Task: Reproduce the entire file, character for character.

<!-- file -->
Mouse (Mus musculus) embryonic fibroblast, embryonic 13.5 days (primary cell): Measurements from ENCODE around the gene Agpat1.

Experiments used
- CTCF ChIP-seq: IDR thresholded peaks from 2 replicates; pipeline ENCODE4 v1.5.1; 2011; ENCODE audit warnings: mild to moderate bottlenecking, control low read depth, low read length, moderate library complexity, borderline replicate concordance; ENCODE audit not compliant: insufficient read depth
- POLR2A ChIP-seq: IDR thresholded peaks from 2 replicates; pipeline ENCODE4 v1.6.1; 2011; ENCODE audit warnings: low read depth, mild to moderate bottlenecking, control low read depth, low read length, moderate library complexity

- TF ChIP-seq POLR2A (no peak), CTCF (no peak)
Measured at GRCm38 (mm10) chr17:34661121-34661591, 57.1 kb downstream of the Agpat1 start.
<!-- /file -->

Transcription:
Mouse (Mus musculus) embryonic fibroblast, embryonic 13.5 days (primary cell): Measurements from ENCODE around the gene Agpat1.

Experiments used
- CTCF ChIP-seq: IDR thresholded peaks from 2 replicates; pipeline ENCODE4 v1.5.1; 2011; ENCODE audit warnings: mild to moderate bottlenecking, control low read depth, low read length, moderate library complexity, borderline replicate concordance; ENCODE audit not compliant: insufficient read depth
- POLR2A ChIP-seq: IDR thresholded peaks from 2 replicates; pipeline ENCODE4 v1.6.1; 2011; ENCODE audit warnings: low read depth, mild to moderate bottlenecking, control low read depth, low read length, moderate library complexity

- TF ChIP-seq POLR2A (no peak), CTCF (no peak)
Measured at GRCm38 (mm10) chr17:34661121-34661591, 57.1 kb downstream of the Agpat1 start.